Common Names: saber-tooth cat (or sabertooth cat), sabercatSmilodon fatalis had a body mass ranging from 350 to 600 pounds, similar in weight to the modern Siberian tiger Fossils of Smilodon fatalis are not particularly common in Florida, but there have been many fossils found across the United States, including a prolific collection in Rancho la Brea in Los Angeles, California.Late middle to latest Pleistocene Epoch; late Irvingtonian and Rancholabrean land mammal agesAbout 700,000 to 11,000 years ago Scientific Name and ClassificationSmilodon fatalis Leidy, 1868 Source of Species Name: not stated in Leidy’s original description, but from the Latin word fatalis, meaning of fate or destiny. But presumably Leidy’s intent was based on the standard English usage of the word ‘fatal’, meaning deadly or causing death .Classification: Mammalia, Eutheria, Laurasiatheria, Carnivora, Feliformia, Aeluroidea, Felidae, Machairodontinae, Smilodontini Alternate Species Names: Machairodus floridanus, Smilodon californicus, Smilodon floridanusFigure Overall Geographic RangeSmilodon fatalis lived in southern and central North America, Central America, and western South America (Kurten and Werdelin, 1990). The type locality is in southeastern Texas (Leidy, 1868).The genus Smilodon contains three widely recognized species: Smilodon populator, Smilodon fatalis, and Smilodon gracilis (Kurten and Werdelin, 1990; Turner, 1996). Two species names widely used in the older scientific and semi-popular literature, Smilodon californicus and Smilodon floridanus, are almost always now regarded as junior synonyms of Smilodon fatalis. Berta (1985) proposed that Smilodon populator and Smilodon fatalis were actually a single species, with the former name having priority. This approach has been followed in a few other studies, but today most experts on extinct felids regard the two species as distinct. Smilodon populator in this scenario is limited to portions of South America east of the Andes.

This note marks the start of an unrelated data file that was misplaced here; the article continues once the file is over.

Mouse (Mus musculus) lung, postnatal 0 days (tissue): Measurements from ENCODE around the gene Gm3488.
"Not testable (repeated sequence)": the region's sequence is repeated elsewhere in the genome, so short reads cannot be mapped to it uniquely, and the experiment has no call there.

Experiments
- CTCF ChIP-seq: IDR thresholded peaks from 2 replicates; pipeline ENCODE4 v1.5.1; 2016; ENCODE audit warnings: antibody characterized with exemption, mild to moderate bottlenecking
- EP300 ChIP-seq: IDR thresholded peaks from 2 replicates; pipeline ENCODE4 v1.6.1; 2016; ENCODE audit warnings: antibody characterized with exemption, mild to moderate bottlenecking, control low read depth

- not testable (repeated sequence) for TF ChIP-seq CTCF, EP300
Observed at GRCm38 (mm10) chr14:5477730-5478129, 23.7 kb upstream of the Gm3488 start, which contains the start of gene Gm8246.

In North America, Sabercats hunted large herbivores such as bison and camels and it remained successful even when encountering new prey species in South America. Smilodon is thought to have killed its prey by holding it still with its forelimbs and biting it, but it is unclear in what manner the bite itself was delivered. Scientists debate whether Smilodon had a social or a solitary lifestyle; analysis of modern predator behavior as well as of Smilodon’s fossil remains could be construed to lend support to either view. Smilodon probably lived in closed habitats such as forests and bush, which would have provided cover for ambushing prey. Smilodon died out at the same time that most North and South American megafauna disappeared, about 10,000 years ago. Its reliance on large animals has been proposed as the cause of its extinction, along with climate change and competition with other species, but the exact cause is unknown.